If you pay any attention to gaming news you probably at least were aware that Microsoft revealed the next console in the XBox lineage yesterday. As I had to work, I didn’t get to watch it live, but I checked my usual gaming sites to see what they’d revealed. Like a lot of gamers, I had a lot of concerns about some of the rumors I’d been hearing about my beloved platform, but I tried to remain cautiously optimistic. It doesn’t take a lot to start a rumor, after all.
I’m sure a lot of you have probably seen the various reactions to the XBox One, but I wanted to weigh in on the matter myself as summarize what I’ve been seeing from others.
Firstly, let’s go over a few of the tidbits revealed about the platform:
- The console itself was presented for the first time, showing the design of the system, the controller & the new Kinect that will come standard with the system. Some people have compared the system to a VCR, which is kinda true, but I’m not that fussed about the look. Aside from being a practical size, the design of a console doesn’t matter much to me.
- Memory that is not detachable, although a portable USB memory will be available
- Blue-ray player & all games will be on Blue-ray
- The system overall is focusing more on being an all-in-one media system, including Smartglass integration. The system will apparently be able to control your TV as well.
- XBox One is not backwards compatible with the 360
- Games will have to be downloaded onto the system & the disc won’t be necessary to use afterwards. Gamers will be able to play the game while it’s downloading.
- Once a game is downloaded it is connected to your profile. If someone else wants to use that game, be it lending it to friend or selling it back, that person will have to pay a fee to access the game.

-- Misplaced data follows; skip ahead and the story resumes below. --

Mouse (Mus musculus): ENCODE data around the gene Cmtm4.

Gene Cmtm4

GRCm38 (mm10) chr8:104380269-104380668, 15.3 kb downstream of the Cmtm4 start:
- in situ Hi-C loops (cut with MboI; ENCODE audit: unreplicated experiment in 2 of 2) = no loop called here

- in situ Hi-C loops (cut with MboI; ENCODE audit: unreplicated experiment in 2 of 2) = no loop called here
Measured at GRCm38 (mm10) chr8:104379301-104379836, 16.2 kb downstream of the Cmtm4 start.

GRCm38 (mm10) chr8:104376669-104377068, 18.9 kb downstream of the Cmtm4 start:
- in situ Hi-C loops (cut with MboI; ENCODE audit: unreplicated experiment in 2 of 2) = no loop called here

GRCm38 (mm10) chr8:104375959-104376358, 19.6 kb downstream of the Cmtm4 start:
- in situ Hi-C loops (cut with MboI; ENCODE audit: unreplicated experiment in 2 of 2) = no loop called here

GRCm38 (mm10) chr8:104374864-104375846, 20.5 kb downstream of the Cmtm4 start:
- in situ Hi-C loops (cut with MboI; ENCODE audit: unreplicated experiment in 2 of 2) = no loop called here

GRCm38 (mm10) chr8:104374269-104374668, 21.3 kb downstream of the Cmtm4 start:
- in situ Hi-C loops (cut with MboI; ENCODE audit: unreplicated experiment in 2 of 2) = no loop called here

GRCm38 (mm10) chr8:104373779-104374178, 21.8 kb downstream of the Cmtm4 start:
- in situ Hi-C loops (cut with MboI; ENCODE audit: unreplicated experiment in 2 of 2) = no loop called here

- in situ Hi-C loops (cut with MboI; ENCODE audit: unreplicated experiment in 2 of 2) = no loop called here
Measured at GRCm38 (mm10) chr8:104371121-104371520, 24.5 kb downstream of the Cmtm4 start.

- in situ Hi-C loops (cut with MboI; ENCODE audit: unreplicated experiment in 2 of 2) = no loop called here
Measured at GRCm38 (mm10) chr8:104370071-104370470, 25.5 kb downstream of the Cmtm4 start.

- While online-always is not a requirement to play games unless the game is designed that way, you will have to be connected the first time you install a game. This seems to relate back to linking the game to your profile.
With those specs out of the way, let’s more on to the more fun part. What seems to be the general consensus about the system so far?
Do any of you remember a post I did a while back about the backlash to some of the new XBox rumors? Well the general reaction now seems to make those reactions look like glowing praise. This makes the focused hatred we saw at the original Mass Effect 3 endings look like nothing. While I’ve read some posts that are neutral about the reveal, most seem to be seething. And I can’t say I’ve seen any positive comments about it either. The joke now is that the only people who were cheering at the conference were the Microsoft employees.
I could take the time to describe the dissatisfaction in-depth, but I think I’ll just show you guys. Here are three different videos from game commentators. The first video is fairly work safe, the other two less so.
I think you can see from those videos what the major beef that everyone, myself included, is having with this console. Microsoft is essentially trying to kill the used game market. No renting, no buying used, no even borrowing the game from a friend. If you haven’t bought the game brand spankin’ new, you have to pay a fee to install the disc. According the Destructoid, each game will come will a unique redeemable code that you have to input upon installing the game, similar to the registration key required for PC games. This code links that particular game to your XBox Live account. “However, once the code is used, the disc essentially becomes a paperweight,” as the article puts it.
For someone who rents games frequently, this one fact alone has virtually killed my interest in the console. Given the current trend in games increasing in price with each new cycle, next-gen games will probably be around $70. At $60 it’s already risky enough on a game you’re not sure about. So what do we do? We rent or borrow before deciding if we want the game. Or we buy used to risk less money on a game we might not like. I honestly have no idea how Gamefly is even going to handle this. It’s also unclear if removing the game from your memory would free up this code for another use.